Mongolian ambassador visits eastern Idaho

IDAHO FALLS – The Idaho Museum received the historic visit of a distinguished visitor last Thursday.

Mongolian Ambassador Batbayar Uliziidelger traveled to Idaho Falls to visit the museum’s current Genghis Khan exhibit. He also presented as part of MOI’s Museum Club program, promoting cross-cultural relations between his country and the United States, while detailing what Mongolia offers as a tourist destination.

The event also included a traditional Mongolian music performance and gift exchange.

It was the first time in MOI’s history that an ambassador from a foreign country visited the museum. Uliziidelger also visited the Idaho Falls Zoo while in town.

“I really see this as an opportunity for cultural exchange between Mongolia and Idaho Falls,” said museum executive director Karen Baker. “I think it’s a great opportunity to share a little piece of Mongolia and the culture. And, you know, we all have pants because of Genghis Khan.

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“Through this event, there is a great prospect of increasing cross-cultural understanding between Mongolia and people living in the United States,” Uliziidelger said. “The event deepens the bonds and familiarity between people. With each passing day, interest in Mongolia increases in the United States.

Uliziidelger said much of the increased interest in Mongolia is driven by cultural exports. He pointed to The Hu, a rock group that mixes traditional Mongolian instrumentation with rock music and is rapidly gaining popularity in the United States.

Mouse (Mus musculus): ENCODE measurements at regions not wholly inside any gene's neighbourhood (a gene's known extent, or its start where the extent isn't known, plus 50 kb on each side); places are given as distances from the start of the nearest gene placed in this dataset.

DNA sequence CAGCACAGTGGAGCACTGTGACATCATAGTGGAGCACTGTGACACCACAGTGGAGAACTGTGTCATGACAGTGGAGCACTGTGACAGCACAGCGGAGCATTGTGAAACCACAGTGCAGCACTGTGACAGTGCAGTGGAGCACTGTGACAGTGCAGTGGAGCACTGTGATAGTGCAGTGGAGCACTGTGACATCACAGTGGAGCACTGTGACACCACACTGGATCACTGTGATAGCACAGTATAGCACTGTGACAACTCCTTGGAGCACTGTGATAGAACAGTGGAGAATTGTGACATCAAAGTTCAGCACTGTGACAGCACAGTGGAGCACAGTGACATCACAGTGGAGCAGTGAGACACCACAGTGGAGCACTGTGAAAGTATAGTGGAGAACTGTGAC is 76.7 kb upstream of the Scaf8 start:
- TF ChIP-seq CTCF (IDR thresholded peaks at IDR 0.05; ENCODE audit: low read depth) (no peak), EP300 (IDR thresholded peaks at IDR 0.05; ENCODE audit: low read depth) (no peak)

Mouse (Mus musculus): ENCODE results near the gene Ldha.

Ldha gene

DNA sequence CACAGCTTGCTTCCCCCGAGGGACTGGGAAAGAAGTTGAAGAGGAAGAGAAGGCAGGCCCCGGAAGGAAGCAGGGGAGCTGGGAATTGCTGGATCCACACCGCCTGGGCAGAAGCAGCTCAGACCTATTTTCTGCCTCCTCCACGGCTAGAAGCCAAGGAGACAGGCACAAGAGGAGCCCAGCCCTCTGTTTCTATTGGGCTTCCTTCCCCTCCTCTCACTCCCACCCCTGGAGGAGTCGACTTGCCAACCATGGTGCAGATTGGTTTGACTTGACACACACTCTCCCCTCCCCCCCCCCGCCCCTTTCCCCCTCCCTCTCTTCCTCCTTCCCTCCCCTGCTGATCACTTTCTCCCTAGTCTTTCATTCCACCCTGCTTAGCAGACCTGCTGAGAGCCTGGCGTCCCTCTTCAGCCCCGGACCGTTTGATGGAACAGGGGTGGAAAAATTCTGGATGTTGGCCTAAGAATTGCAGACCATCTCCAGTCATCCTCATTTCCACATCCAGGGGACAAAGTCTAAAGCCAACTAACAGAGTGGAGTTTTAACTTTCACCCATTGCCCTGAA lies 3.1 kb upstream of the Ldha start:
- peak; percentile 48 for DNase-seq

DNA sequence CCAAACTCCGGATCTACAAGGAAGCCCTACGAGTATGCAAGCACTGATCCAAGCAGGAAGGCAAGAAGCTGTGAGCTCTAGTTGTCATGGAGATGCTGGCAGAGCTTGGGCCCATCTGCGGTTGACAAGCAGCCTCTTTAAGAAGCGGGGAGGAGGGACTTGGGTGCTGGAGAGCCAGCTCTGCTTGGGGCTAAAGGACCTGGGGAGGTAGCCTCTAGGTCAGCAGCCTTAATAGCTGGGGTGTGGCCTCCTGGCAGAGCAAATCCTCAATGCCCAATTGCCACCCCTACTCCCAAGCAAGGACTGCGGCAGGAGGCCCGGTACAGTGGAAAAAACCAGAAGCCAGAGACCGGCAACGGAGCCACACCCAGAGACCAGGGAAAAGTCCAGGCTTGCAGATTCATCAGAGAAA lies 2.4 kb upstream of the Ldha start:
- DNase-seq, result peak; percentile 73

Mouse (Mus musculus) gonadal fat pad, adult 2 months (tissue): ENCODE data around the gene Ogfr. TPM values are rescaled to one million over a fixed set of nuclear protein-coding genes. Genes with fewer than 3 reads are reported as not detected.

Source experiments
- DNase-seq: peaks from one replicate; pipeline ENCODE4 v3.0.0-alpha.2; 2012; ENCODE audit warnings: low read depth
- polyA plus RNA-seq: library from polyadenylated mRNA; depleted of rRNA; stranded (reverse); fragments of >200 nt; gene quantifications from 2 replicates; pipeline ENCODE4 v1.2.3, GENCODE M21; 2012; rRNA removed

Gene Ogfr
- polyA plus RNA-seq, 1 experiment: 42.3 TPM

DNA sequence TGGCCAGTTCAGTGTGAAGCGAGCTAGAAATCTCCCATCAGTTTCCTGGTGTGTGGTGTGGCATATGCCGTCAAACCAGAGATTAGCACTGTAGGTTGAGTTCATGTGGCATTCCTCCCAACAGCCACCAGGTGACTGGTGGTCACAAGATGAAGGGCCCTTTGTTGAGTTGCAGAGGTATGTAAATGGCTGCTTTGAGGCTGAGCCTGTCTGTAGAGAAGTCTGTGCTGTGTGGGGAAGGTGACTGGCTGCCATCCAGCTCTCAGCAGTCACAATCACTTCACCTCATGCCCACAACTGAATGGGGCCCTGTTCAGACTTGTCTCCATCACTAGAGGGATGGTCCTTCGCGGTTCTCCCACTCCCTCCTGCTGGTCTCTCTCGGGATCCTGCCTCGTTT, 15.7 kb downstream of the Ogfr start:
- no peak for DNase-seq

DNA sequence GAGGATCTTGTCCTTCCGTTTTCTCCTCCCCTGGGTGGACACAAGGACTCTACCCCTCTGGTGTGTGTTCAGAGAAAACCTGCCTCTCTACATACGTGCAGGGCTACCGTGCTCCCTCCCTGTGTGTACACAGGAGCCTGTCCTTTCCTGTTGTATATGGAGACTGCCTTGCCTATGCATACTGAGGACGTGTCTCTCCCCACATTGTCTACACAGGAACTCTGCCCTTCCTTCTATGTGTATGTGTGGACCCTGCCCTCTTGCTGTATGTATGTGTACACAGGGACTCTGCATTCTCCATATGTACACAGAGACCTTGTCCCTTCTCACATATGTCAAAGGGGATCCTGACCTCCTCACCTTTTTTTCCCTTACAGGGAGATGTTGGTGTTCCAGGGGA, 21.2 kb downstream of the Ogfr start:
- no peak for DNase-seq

He also mentioned the Genghis Khan exhibit currently on display at the museum. It has been displayed in dozens of museums across the country and has helped deepen the understanding of Mongolian history and culture for many Americans.

Adam Forsgren |

Uliziidelger also highlighted the natural and cultural beauty of his country.

“Mongolia is the ‘Land of Eternal Blue Sky,'” he said. “We have 265 sunny days a year but it’s not that hot. Some say Mongolia is Asia’s last wild frontier.

Mongolia is also a mecca for paleontology.

“The most famous is that Mongolia is home to the Gobi Desert, where they found fossilized eggs and velociraptors,” he said. “Have you seen those little things? Very dangerous indeed. They were first discovered in the 1920s.”

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“Roy Chapman Andrews, a true Indiana Jones, has discovered many fossils, including a number of new species of dinosaurs,” Uliziidelger added. “Perhaps the most impressive discovery, however, was the first scientifically recognized dinosaur eggs.”

Uliziidelger highlighted the qualities that make Mongolia a great undiscovered travel destination. He said his country is very safe and many Mongolians still embrace aspects of a nomadic lifestyle that are not imprisoned by modern smart devices.

“Even today, Mongolia evokes a time when Genghis Khan and his horsemen thundered across the steppe, establishing the greatest land empire the world has ever seen,” he said.

Uliziidelger describes the Mongolian Naadam festival, which takes place every July, as a must-see event for tourists. The festival consists of three sporting events – archery, horse riding and wrestling.

“Mongol wrestling, horse racing and archery have been the historical game of men for hundreds and hundreds of years, ever since the Mongol Empire,” Uliziidelger explained. “Naadam is not a party or celebration, but the Mongolian people are proud to show off their traditions and nomadic culture.”

While the United States and Mongolia are very different, Uliziidelger said there are important commonalities that bind the two nations.

“History shows that despite the geographic distance that separates us, our lands and the United States have always been closely linked by curiosity and mutual feelings, while achieving stronger bonds, of friendship,” he said. -he declares.

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Adam Forsgren |

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